Dear Debt Adviser,
Two years ago I went through a divorce. I suffered a big financial setback and have been working to repair my credit. I had a credit account that became a charge-off account on my credit report. I started paying down the balance, but it does not help my credit score at all. Should I continue to pay down the balance or use that money to pay off other debts and let the charge-off account just fall off my credit report after seven years? It is very frustrating paying money that isn’t even helping to repair my credit score. Thank you.
I can understand your frustration. A divorce is hard enough, but having financial problems on top of it just makes everything worse. It will take time to recover from your split, and it will take time to recover from your credit mess. Unfortunately, there are no quick fixes when it comes to credit regeneration. I say regeneration rather than repair because it’s closer to what actually has to happen. You can’t get out a credit toolbox and repair your credit. You have to “regrow” it. Your credit has been through a damaging storm and like a damaged tree, it will take time to regenerate the parts that were damaged.
But the good news is that as more time passes from the time of your credit damage, the better looking and stronger your credit landscape becomes. However, time is not the only ingredient needed to regenerate your credit; you also need to plant new positive information on your credit report. The easiest way to add positive information is to pay all your credit obligations on time and as agreed. But, you also need to pay off any past due obligations, including this one.
- Regenerate good credit.
- Add positive payment history.
- Develop a spending plan.
As you have found, paying your charged-off account does not immediately improve your credit score. The reason is that, because the account was charged off in the first place, and until you show that you can handle the repayments in full, the credit scoring models are saying that you are a high-risk borrower. The older the charge-off becomes, the less negative impact it will have on your score. If you choose to leave the charge-off as unpaid, most potential lenders will see that on your credit report and be leery of lending to you, regardless of how high your credit score may be. Lenders prefer to see that you eventually paid what you owed, rather than that you never paid. In addition, if you stop paying on the charged-off account, you may find yourself in the midst of a full-scale collection process that could range from mildly unpleasant to horrific.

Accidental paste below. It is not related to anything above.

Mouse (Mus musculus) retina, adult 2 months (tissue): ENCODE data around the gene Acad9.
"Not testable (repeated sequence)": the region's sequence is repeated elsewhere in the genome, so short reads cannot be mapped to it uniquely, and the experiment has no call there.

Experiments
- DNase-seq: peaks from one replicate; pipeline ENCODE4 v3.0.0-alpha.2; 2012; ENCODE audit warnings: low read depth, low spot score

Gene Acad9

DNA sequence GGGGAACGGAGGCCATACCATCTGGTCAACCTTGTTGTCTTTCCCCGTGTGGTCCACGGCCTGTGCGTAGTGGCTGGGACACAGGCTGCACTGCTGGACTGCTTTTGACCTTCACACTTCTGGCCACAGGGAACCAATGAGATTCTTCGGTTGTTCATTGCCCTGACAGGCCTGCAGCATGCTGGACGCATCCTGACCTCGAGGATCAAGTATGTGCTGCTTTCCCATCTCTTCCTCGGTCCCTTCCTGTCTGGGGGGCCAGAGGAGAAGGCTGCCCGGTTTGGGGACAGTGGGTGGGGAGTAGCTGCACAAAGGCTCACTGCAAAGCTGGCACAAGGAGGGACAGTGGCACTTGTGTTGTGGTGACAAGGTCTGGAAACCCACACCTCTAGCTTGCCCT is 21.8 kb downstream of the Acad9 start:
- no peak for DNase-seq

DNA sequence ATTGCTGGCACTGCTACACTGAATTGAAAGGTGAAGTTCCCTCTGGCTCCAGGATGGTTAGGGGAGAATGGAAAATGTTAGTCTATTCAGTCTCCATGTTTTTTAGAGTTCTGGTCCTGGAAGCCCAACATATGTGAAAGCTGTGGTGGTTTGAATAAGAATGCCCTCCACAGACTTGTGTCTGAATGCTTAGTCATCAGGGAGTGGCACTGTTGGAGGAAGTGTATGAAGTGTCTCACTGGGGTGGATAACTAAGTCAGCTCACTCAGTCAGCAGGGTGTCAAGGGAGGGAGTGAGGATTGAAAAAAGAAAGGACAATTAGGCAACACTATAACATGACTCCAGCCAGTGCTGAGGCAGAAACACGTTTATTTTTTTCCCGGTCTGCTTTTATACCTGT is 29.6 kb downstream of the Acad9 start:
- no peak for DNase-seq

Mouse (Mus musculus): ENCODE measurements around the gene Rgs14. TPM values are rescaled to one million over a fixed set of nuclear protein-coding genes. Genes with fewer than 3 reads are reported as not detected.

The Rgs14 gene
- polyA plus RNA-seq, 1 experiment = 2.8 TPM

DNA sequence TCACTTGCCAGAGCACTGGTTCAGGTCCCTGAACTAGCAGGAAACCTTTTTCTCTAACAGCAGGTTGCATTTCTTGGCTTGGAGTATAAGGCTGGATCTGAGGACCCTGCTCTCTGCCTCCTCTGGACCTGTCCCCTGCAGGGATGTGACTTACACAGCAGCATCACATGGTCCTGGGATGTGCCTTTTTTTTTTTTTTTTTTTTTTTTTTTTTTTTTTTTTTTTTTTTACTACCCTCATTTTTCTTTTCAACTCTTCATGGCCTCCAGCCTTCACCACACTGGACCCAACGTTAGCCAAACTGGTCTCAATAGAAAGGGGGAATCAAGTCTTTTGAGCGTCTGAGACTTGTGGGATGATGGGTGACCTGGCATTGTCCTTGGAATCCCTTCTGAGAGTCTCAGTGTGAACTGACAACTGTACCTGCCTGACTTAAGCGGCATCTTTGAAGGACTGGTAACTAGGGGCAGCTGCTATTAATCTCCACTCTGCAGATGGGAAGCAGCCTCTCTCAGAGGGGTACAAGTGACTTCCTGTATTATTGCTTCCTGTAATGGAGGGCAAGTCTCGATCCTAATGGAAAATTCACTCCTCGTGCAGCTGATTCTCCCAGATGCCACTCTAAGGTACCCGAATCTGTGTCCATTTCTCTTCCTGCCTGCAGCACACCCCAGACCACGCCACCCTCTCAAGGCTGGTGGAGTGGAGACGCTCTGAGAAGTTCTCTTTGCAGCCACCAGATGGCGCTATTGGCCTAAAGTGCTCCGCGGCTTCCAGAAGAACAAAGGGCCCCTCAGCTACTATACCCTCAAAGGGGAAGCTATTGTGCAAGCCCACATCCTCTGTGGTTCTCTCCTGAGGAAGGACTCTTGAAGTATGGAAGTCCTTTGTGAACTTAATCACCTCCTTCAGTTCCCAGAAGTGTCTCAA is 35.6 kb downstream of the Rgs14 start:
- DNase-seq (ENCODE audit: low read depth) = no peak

My suggestion is that you work out a plan to pay all your debts, including the charged-off account, as quickly as your budget allows. The sooner you put the stress of your financial problems due to your divorce behind you, the better. If you have not developed a spending plan, I recommend that you start there. A plan will put you in control of your spending and offer you the security of knowing that you are on a course to better days ahead.
I have seen too many people try and fail to manage their finances in situations like yours. Often, the cause of their failure is not taking the time to do some simple and relatively painless budgeting. A good plan will put you in control of how your hard-earned money is spent. Plus, a spending plan will help you know how to reach your much-deserved financial goals — one of which is to pay off your debt and improve your credit.
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